DUBAI: Two siblings, ages 15 and 13, who have just been on a roller coaster at a theme park in the UAE, can barely hide their sense of accomplishment. “I have to go up again,” says the younger of the two boys, his heart still racing, his face flush with excitement.
“There’s nothing to beat the thrill of being hurtled towards the sky at such a high speed,” says the other, the earlier screams of joy still ringing in his ears.
At another attraction, a resident who is with a visiting family is at a loss on how to deal with one of its members, a 50-year-old, who is completely disoriented after a drop tower ride. Visibly shaken, the man complains of nausea and dizziness and lies down on a bench, refusing to get up for the next 40 minutes. “I want to go home now,” he tells his host when he rises.
As different people react differently to theme park attractions, the thrills and chills associated with them have raised concerns about safety.
It’s not just about accidents that result from technical snags or adverse weather conditions — they are few and far between in the UAE.
Suitability of rides
The more common questions pertain to the suitability of rides for people of different age groups, mental dispositions, physical health and abilities; equally pertinent is the basis on which specific criteria are spelt out, whether they are complied with and who is responsible should something go wrong.
Speaking to Gulf News on the sidelines of the just concluded Leisure, Entertainment and Attractions Conference in Dubai, Markus Mack-Even, Chief Project Officer and General Manager of IMG Worlds of Adventure and chairman of the conference safety committee, said, “For very young and young kids two major criteria are considered when setting ride limitations: the human body of a child and the forces which get introduced by a ride system on the body, e.g. how many Gs are being experienced by the body?
Secondly, we consider the restrain system of the ride vehicle and the seating capability of a child. If a child can’t sit by himself and would need to be held by an adult or sit on an adult’s lap, then he is not suitable to experience the ride.”
Examples for such rides include thrill rides, flat rides with a lot of spin and motion, rollercoasters with high G-forces and inversions.
Medical conditions and theme park rides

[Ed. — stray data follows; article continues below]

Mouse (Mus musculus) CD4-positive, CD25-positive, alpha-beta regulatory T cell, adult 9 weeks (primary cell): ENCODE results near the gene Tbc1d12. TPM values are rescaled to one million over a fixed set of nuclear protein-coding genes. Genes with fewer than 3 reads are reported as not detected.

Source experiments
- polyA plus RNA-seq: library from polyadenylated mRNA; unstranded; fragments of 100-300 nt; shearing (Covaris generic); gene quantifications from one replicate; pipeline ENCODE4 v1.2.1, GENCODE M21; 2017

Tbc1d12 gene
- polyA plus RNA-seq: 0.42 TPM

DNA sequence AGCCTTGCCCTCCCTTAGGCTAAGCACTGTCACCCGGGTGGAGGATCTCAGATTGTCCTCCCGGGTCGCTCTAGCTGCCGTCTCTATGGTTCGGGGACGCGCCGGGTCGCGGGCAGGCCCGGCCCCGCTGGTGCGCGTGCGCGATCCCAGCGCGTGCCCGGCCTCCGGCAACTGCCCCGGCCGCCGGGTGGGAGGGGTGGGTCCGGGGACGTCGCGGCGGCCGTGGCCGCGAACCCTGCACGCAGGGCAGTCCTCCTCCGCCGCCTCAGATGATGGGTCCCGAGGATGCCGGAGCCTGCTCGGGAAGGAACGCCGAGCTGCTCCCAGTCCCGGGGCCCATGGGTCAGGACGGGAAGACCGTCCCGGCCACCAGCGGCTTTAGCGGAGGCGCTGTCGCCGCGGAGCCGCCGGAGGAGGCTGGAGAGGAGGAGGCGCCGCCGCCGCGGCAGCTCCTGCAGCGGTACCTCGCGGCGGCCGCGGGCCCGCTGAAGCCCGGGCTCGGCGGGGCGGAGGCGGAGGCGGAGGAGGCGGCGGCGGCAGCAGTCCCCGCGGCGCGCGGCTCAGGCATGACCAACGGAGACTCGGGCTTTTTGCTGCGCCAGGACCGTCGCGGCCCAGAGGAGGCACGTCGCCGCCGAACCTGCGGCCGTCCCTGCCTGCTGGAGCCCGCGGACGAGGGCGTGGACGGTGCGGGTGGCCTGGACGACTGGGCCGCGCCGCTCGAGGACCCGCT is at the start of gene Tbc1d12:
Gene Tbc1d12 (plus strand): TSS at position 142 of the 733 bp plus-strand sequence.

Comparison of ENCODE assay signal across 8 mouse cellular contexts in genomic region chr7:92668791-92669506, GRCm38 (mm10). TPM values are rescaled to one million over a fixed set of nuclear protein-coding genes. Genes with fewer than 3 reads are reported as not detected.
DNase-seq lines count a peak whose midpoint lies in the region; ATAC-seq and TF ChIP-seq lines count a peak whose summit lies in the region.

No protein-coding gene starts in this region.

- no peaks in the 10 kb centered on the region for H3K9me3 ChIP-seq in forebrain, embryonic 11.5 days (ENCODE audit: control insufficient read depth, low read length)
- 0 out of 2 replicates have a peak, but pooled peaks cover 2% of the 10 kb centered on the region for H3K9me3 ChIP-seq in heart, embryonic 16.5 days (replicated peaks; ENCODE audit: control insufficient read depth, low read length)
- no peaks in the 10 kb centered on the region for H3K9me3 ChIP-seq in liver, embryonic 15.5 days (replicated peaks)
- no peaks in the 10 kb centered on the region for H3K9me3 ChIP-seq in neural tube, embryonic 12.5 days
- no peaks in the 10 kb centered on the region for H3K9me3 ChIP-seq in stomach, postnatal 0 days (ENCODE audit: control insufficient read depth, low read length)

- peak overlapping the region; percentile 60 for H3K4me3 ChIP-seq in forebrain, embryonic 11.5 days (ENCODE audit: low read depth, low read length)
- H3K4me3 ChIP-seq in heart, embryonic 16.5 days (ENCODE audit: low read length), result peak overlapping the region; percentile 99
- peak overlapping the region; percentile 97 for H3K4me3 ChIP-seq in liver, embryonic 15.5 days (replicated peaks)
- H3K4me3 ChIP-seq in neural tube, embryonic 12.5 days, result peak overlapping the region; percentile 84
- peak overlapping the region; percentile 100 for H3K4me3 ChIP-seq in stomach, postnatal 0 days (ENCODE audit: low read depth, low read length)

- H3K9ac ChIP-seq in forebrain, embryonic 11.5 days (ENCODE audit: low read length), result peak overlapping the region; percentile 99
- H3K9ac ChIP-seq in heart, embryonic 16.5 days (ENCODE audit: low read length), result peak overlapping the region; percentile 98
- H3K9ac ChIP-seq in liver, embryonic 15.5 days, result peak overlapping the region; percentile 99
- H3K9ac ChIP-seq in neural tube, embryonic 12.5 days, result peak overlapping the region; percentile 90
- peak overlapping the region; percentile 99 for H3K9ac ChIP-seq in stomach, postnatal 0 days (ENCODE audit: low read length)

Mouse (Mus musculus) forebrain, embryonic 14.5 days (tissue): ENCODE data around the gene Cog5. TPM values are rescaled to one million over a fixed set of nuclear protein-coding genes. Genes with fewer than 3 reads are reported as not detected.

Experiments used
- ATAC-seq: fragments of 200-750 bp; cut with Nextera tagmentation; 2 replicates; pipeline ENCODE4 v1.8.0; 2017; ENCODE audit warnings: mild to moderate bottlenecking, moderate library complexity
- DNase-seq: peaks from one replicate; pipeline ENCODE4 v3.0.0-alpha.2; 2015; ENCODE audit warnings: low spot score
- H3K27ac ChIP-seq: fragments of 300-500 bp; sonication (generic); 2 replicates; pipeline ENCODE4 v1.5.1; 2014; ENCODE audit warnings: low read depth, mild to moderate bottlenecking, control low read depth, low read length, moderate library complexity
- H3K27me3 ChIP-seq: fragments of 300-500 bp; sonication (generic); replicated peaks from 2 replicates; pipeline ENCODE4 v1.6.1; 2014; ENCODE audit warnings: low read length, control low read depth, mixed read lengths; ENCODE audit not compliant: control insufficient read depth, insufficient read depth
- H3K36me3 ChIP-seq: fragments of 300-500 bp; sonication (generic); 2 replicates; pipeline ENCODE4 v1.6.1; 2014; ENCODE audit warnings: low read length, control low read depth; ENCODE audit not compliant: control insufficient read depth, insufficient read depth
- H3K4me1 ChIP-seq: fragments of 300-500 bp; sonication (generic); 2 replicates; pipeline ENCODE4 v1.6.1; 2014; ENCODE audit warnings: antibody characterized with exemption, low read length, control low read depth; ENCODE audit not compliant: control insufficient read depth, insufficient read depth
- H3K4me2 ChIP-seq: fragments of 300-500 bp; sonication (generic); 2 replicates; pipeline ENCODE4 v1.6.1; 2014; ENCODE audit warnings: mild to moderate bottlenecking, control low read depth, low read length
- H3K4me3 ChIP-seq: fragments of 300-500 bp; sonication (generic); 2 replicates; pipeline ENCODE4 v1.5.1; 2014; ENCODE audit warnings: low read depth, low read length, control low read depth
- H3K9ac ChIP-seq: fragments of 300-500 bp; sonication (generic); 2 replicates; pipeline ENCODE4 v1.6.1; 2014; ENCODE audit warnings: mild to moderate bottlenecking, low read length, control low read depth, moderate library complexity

Dr Suha Al Hetary, General Practitioner, Medcare Medical Centre — Al Barsha, said: “Amusement parks notify people having serious medical conditions not to take some rides as these can lead to increase in blood pressure and vasoconstriction (constriction of blood vessels).
“The thrill of a roller-coaster ride with its climbs, loops and dives can speed up the heart, sparking off an irregular heartbeat that could put individuals with heart disease at risk of having a cardiovascular event like myocardial infarction.”
She said common complaints post high-speed rides which include nausea and dizziness are caused by conflicting signals in the inner ear, eyes and sensory receptors. “Motion sickness is a symptom complex that usually includes nausea, often accompanied by vague abdominal discomfort, vomiting, dizziness, pallor etc. It is induced by specific forms of motion, particularly repetitive angular and linear acceleration and deceleration, or as a result of conflicting vestibular (inner ear balance) or visual inputs.”
She said the feeling of being disoriented is often related to existing problems like a migraine. It could happen if people are on certain medications. “It can also be caused by a problem in the inner ear, where balance is regulated. Disorientation can be a result of vertigo as well.”
Anxieties and phobias
From a psychological point of view, thrill rides and roller coasters present what experts call a “paradox”. While those with such conditions don’t usually get on to such rides, Dubai-based clinical psychologist Dr Rogy Maccarthy said, “Roller coasters and high speed rides can actually help people overcome anxieties and phobias about speed and heights as the principle of flooding kicks in.”
She said the fear of riding a roller coaster is often conquered when the person is exposed to the pure thrill of it. Ferrari World Abu Dhabi also talks of the baffling paradox.
Who is responsible for safety and health?
Mack-Even said although theme parks have facility-wide terms and conditions which are agreed upon when purchasing a ticket and specific regulations and instructions posted at each ride, health safety is largely a matter of self-control on the part of the guests.
“Theme parks do introduce warning signs and remind them of the danger of experiencing certain rides given certain conditions. Cast members along the attraction, from the entrance to the queue till the point of loading and checking lapbars, are trained to scan guests entering the ride and if there are any concerns, they are meant to approach the guest, similar to flight attendants when passengers enter an aeroplane,” he said.